7 Excel Functions Data Analysts Use Daily

Over the years, Excel has evolved to become one of the best data analysis tools. It is powered by 450+ Excel functions that can do a lot of heavy weight calculations.

While there are so many Excel functions, you would only need to master a handful of these to get most of your work done.

In this article, I will share my top 7 Excel functions that I have seen most of the data analysts use on  a daily basis.


VLOOKUP is a powerful function that allows you to scan a list and when a match is found, it returns the corresponding value from the specified column.

In layman terms, suppose you go to a restaurant and you’re scanning their menu. When you find an item you would like to order, you scan to the right to see the price for that item.

In Excel, VLOOKUP function can do this for you. It will scan the list vertically (V for vertical) from top to bottom, and when it finds match, it will return the value from the column number you specify.

excel vlookup

Below is the syntax of VLOOKUP function:

=VLOOKUP(lookup_value, table_array, col_index_num, [range_lookup])

Here is an example, where you can fetch the price for a dish using VLOOKUP:

In the above example, the formula looks for the value “coffee” in the list in A2:A8, and fetches the price.


While VLOOKUP is great when doing lookups, it has certain limitations. It cannot look to the left of the lookup value.

The combination of INDEX and MATCH functions overcomes many of the limitations of VLOOKUP and in most cases is a better choice when doing lookups (although VLOOKUP is highly popular and is used a lot more than the INDEX function).

MATCH function looks for a value in a column and returns the position number when a match is found.

excel index function

INDEX function takes these positions (for row and column) and returns the value in the specified row and column number.

In the above example, Match function gives us the position of the lookup value – coffee – and the Index function gives us it’s price from the second column.


Errors if not handled can create havoc in data models and calculations. Analysts fear these as much as they fear spiders.

IFERROR function allows us to replace the error with an acceptable value. For example, if you’re getting an error because of a formula, you can simply replace it with a blank or 0 or any other text.

In the example below, if you try and look for a value which is not there is the list, it will return an error.

excel if error function

In this case, you can use the IFERROR function to show some meaningful value/text instead of the ugly error.


As the name suggests, SUMIF function would add the values when a given criterion is met.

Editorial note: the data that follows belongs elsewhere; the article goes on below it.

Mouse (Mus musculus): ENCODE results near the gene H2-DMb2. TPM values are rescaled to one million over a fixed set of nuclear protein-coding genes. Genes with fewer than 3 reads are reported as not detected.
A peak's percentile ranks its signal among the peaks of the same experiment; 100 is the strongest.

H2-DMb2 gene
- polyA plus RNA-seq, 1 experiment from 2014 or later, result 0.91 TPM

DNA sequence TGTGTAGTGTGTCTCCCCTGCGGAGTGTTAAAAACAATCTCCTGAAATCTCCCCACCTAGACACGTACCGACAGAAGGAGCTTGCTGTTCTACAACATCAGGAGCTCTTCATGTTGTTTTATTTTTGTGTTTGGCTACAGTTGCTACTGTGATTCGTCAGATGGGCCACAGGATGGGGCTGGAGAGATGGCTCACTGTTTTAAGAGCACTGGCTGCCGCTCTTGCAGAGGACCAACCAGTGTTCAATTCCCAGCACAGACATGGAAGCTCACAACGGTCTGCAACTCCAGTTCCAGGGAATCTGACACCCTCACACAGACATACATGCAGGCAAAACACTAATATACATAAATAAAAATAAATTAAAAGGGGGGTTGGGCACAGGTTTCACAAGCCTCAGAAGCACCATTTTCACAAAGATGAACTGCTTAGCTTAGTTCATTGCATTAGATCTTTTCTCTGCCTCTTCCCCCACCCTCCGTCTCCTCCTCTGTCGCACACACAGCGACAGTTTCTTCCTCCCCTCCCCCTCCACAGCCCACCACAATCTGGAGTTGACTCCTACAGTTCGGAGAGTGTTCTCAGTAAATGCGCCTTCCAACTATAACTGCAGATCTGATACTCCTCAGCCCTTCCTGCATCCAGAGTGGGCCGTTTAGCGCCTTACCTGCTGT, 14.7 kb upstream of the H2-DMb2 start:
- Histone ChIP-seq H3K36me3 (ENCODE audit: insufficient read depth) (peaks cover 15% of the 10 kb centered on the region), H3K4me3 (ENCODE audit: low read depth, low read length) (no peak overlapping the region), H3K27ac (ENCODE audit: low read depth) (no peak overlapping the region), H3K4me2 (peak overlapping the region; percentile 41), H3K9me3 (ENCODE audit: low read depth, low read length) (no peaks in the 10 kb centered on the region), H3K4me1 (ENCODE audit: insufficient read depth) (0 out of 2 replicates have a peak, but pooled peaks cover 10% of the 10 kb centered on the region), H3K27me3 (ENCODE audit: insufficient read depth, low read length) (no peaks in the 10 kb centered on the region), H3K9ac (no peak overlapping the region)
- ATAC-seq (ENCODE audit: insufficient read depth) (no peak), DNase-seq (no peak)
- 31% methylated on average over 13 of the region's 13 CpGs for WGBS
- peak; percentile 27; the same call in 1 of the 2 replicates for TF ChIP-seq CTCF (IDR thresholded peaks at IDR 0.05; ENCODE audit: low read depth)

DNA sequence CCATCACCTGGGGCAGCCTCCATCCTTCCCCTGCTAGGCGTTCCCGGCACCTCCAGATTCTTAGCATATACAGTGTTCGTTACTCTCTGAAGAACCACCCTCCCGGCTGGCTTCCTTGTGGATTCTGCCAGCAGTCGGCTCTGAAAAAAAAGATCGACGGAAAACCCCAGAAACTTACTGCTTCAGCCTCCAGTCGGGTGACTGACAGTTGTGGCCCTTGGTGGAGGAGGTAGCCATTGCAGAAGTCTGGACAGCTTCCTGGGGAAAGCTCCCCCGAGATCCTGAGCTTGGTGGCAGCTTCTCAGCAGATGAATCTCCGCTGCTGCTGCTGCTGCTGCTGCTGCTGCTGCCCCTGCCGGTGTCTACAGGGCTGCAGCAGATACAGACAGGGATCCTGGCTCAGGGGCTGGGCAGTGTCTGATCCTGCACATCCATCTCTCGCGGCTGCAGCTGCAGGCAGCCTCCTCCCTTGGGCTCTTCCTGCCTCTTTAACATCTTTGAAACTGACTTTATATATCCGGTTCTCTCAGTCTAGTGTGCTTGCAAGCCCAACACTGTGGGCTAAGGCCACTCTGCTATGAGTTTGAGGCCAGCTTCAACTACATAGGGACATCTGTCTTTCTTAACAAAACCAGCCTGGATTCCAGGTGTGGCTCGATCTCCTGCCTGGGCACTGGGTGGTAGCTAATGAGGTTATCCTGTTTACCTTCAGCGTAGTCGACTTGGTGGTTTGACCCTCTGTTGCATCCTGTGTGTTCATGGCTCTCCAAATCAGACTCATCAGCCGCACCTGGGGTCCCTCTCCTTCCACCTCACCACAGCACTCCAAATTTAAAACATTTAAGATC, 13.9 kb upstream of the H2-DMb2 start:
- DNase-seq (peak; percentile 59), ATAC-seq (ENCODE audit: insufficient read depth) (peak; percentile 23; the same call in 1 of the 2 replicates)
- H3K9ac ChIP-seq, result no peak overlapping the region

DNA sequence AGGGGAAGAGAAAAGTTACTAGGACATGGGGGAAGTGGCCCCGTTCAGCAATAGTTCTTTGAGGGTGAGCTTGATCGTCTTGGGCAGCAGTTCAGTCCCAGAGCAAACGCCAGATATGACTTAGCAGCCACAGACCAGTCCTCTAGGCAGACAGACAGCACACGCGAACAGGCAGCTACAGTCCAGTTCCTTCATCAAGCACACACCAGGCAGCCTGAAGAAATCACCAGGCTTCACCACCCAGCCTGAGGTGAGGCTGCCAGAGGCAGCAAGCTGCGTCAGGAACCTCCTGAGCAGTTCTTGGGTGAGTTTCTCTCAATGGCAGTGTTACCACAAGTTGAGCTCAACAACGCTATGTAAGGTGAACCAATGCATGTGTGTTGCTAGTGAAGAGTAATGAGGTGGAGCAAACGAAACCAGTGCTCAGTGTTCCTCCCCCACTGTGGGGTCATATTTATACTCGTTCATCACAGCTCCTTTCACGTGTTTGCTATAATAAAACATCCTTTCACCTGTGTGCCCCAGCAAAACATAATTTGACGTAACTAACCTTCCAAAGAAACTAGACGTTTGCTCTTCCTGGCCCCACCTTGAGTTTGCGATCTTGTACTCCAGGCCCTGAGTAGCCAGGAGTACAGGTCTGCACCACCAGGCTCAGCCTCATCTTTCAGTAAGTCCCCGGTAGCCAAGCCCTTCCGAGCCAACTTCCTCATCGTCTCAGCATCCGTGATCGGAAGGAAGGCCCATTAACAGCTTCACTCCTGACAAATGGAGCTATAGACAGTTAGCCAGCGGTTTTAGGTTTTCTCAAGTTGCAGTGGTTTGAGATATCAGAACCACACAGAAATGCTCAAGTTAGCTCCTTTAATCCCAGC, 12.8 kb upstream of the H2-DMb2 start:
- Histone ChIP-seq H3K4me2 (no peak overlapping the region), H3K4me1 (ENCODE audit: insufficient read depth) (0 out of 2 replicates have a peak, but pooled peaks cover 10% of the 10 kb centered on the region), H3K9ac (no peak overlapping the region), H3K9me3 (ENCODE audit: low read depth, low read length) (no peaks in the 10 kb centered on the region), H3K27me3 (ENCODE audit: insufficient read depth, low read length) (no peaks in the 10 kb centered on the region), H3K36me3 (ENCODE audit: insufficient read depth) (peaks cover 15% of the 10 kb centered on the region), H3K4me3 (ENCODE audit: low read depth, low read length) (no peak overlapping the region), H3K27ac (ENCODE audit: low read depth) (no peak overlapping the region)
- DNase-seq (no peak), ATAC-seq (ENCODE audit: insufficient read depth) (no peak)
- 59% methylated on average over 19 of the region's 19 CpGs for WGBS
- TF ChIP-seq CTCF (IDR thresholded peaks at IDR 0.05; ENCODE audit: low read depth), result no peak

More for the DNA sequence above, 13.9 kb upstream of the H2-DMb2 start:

For example, suppose you have a list of grocery items and you want to know the total cost of fruits, then you can use fruit as the criterion to sum all the prices (as shown below):


There are other similar functions such as:

  • SUMIFS: Adds the value when all the specified criteria are met.
  • COUNTIF: Counts the number of instances when the specified criterion is met.
  • COUNTIFS: Counts the number of instances when all the specified criteria are met.

TEXT Functions in Excel

Apart from data, analysts also have to deal with a lot of text data as well.

For example, imagine you get hundreds of data points such as (USD 100, USD 200, USD 300, and so on).

You can’t use USD 100 in a calculation as it isn’t a number. However, if you could somehow extract the numerical part, then you would be able to perform calculations on it.

It’s situation like these when Text functions come in handy.

There are several text functions in Excel that enable you to slice and dice the text data.

Here are some useful Text functions available in Excel:

  • LEN function: this counts the number of characters in a text string
  • TRIM: this remove leading, trailing, and double spaces in text strings.
  • RIGHT: This allows you to extract the specified number of characters from the right of a text string.
  • LEFT: This allows you to extract the specified number of characters from the left of a text string.
  • MID: This allows you to extract the specified number of characters from the middle of a text string. You can specify the starting position and the number of characters you want to extract.


Below is an example of extracting the numerical part from the text string using the MID function.

While this is a very basic example, I am sure it gives you an idea on how you can combine and use these text function in more complex situations.

Do you have your own list of useful Excel functions that you can’t live without?

Do share it with me in the comments section.